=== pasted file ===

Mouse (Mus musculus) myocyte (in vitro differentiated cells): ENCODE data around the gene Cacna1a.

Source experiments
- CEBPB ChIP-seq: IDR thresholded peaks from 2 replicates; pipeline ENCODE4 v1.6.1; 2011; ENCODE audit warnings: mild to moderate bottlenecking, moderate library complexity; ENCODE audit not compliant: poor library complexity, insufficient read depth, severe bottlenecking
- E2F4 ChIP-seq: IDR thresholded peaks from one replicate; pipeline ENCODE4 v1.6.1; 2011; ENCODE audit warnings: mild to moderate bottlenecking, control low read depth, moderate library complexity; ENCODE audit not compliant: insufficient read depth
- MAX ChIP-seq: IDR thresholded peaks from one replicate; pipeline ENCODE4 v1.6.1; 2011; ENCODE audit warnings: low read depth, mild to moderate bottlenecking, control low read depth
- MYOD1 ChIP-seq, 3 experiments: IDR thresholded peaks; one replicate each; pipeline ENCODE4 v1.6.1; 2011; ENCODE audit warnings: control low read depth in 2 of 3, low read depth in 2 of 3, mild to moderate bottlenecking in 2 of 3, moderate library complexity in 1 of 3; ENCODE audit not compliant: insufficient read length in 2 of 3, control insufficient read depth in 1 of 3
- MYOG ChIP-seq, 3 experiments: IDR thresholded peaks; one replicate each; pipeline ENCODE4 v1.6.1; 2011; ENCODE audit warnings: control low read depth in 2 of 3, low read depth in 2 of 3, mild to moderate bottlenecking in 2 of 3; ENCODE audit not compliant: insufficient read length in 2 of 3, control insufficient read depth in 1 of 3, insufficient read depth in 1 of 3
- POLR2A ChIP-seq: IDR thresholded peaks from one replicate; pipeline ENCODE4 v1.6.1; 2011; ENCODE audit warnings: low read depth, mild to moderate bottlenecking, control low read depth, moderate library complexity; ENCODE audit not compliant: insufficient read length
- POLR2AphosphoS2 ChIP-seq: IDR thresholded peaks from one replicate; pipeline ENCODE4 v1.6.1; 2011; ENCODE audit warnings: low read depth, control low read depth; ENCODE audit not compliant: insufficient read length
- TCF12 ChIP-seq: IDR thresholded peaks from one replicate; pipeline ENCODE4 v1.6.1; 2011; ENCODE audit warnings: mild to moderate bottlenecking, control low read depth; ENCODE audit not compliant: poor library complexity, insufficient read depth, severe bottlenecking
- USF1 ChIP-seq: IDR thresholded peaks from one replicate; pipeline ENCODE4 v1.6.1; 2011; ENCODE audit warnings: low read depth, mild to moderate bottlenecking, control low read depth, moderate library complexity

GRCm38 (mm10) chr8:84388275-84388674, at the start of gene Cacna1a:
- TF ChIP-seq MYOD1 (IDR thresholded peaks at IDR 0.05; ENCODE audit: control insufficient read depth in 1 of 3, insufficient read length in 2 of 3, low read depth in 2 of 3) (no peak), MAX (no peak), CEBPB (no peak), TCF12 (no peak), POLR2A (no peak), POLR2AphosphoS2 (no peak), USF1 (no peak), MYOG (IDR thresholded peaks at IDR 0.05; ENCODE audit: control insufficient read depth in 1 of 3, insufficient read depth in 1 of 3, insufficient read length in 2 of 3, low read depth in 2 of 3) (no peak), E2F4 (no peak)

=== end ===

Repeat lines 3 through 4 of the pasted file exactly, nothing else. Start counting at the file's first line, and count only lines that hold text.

- CEBPB ChIP-seq: IDR thresholded peaks from 2 replicates; pipeline ENCODE4 v1.6.1; 2011; ENCODE audit warnings: mild to moderate bottlenecking, moderate library complexity; ENCODE audit not compliant: poor library complexity, insufficient read depth, severe bottlenecking
- E2F4 ChIP-seq: IDR thresholded peaks from one replicate; pipeline ENCODE4 v1.6.1; 2011; ENCODE audit warnings: mild to moderate bottlenecking, control low read depth, moderate library complexity; ENCODE audit not compliant: insufficient read depth